For the last hour, you're given so many links, links to answers that have been given to you from the very start, the box in the boat in the opening minutes of the game, the coin toss when you first reach Columbia, and the choice between Bird or Cage with Elizabeth. You soon notice not everything isn't as it seems, is Elizabeth really who you think, Is the giant Mechanical Song-Bird attacking to kill or to protect, and Comstock, the Prophet… The bad guy of the game, or the savior of humanity.
There's alot in this game, both in thought and detail and every minute you spend with it, is a gaming memory in the making.
It's very rarely a game presents a story in a way we see with Bioshock and the franchise is building a reputation for high quality, story driven gameplay which is simply unmatched. There's no multiplayer, Infinite isn't trying to do anything apart from Grab your attention from the minute you start, and refuse to let go until long after you've completed the game. Speaking of which you can expected a much longer than average single player experience, well over the 10 hour mark of constant play and maybe 15+ if you're a purist willing to explore every hidden corner, and while the story really twists in the last quarter many will be quite happy to revisit Columbia, yes you know what's going to happen, but again the whole Bird or Cage option leaves you guessing, and with s many hints towards the games destination, you'll go through a second play through constantly wondering why you never clicked on.
The truth is, It would be impossible to, There's one scene late in the game which answers so many questions, it explains the Tears, the coin Toss, Elizabeth, the mark on your hand, and this 15-20 minute section is gaming perfection, with so much explained in such a short section, after completion my first thought was, I don't know if I'd play through it all again, but within a few hours I'd already started, and the next day with so many answers scattered throughout the game there's a real incentive to replay and that's just from the content of the story.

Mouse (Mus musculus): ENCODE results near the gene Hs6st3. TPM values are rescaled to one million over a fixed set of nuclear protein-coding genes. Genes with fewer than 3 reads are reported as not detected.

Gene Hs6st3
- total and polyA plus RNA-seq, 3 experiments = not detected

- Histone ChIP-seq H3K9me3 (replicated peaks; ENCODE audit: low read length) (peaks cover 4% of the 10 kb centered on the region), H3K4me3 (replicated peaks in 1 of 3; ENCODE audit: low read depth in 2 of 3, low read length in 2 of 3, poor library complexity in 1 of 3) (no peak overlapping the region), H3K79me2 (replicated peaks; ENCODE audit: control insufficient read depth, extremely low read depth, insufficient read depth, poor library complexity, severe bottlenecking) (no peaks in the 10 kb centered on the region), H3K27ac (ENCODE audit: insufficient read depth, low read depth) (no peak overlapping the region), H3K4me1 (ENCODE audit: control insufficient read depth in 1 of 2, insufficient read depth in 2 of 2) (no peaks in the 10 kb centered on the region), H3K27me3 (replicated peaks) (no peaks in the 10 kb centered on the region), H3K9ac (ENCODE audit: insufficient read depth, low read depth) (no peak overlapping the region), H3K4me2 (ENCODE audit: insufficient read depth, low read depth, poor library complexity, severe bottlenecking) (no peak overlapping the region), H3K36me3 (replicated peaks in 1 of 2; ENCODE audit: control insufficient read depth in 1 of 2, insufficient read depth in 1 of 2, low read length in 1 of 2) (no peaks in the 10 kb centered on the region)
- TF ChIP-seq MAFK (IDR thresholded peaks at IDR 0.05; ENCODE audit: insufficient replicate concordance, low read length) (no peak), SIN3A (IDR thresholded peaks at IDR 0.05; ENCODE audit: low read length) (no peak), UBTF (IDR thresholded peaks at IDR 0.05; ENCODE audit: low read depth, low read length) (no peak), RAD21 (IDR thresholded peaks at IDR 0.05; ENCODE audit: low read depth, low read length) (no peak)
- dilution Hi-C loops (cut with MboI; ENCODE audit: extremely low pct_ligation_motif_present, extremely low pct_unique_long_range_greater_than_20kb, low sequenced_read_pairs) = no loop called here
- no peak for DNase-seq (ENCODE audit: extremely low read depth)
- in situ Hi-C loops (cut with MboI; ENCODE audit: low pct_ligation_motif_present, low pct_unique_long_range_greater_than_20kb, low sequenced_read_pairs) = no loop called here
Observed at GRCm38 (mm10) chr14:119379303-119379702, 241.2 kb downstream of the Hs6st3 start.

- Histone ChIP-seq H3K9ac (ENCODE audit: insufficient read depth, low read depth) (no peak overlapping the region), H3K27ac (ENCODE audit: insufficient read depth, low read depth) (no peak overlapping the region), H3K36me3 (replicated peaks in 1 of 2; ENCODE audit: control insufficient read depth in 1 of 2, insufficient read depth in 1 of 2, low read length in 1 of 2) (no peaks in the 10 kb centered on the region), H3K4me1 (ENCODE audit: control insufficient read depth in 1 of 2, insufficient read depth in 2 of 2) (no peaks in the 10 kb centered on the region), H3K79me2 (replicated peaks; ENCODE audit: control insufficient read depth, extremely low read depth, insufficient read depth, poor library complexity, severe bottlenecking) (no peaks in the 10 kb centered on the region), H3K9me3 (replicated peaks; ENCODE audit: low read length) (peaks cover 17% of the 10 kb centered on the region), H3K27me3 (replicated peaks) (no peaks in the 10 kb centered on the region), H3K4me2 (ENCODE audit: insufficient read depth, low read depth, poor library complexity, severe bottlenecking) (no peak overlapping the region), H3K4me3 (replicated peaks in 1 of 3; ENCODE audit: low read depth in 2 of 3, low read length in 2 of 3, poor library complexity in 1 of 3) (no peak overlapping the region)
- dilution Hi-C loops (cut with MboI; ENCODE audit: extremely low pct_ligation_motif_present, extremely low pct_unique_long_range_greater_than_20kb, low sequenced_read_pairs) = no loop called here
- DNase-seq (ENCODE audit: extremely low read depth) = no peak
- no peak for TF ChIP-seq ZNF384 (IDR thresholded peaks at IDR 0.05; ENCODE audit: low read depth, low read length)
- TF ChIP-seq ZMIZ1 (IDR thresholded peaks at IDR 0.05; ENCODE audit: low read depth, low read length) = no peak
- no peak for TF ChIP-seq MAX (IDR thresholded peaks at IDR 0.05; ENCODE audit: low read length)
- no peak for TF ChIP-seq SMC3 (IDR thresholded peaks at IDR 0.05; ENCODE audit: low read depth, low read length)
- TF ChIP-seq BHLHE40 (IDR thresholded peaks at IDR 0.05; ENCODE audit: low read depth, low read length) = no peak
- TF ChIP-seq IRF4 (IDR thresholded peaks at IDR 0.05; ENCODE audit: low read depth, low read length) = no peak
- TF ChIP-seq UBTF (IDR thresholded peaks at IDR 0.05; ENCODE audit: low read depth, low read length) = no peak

Another incentive is 1999 mode, a Super-tough challenge unlocked upon completion of the game (unless you opt to use the retro Konami code on the title screen t unlock it early.) 1999 mode, a call back to Bioshock's Spiritual predecessor System Shock 2, When Games where more difficult and aimed at a slightly narrower target audience, 1999 mode doesn't change the game so much as the enemies, They're slightly tougher and a little smarter, and in all it's a much, much more difficult game. Especially if you go for the achievement to complete 1999 without using a Dollar Bill Vending machine (to heal/replace Salts) and you'll more than likely realize how tough this Is when you first die. I manged this after 10-15 minutes, and was then told I didn't have enough money to respawn, and was bluntly returned to the title screen to start again. So certainly a major challenge for the purists, but not as much of an incentive unless you like video game torture. Everyone should play the game and even if you have to drop the difficulty make sure you complete it, many will even play through a second time or hold on for the promised DLC to see how the story expands.
Bioshock Infinite is a Must buy! Without a doubt the closest thing to gaming perfection we've seen to date, and it's impossible to say much bad about a title that is presented as well as it is, with an amazing setting of characters and environments. It looks great, sounds great, feels great, and upon completion leaves you with a sense of achievement unlike most other games, not for the challenge, but for the experience, and the Infinite possibilities of where the franchise can go from here.
The only Option is my first ever Perfect score. 10/10 Leigh Walker. Eurgame.com
BioShock Infinite - Specifications
Region: PAL Version. The Format for UK, Europe, Australia & New Zealand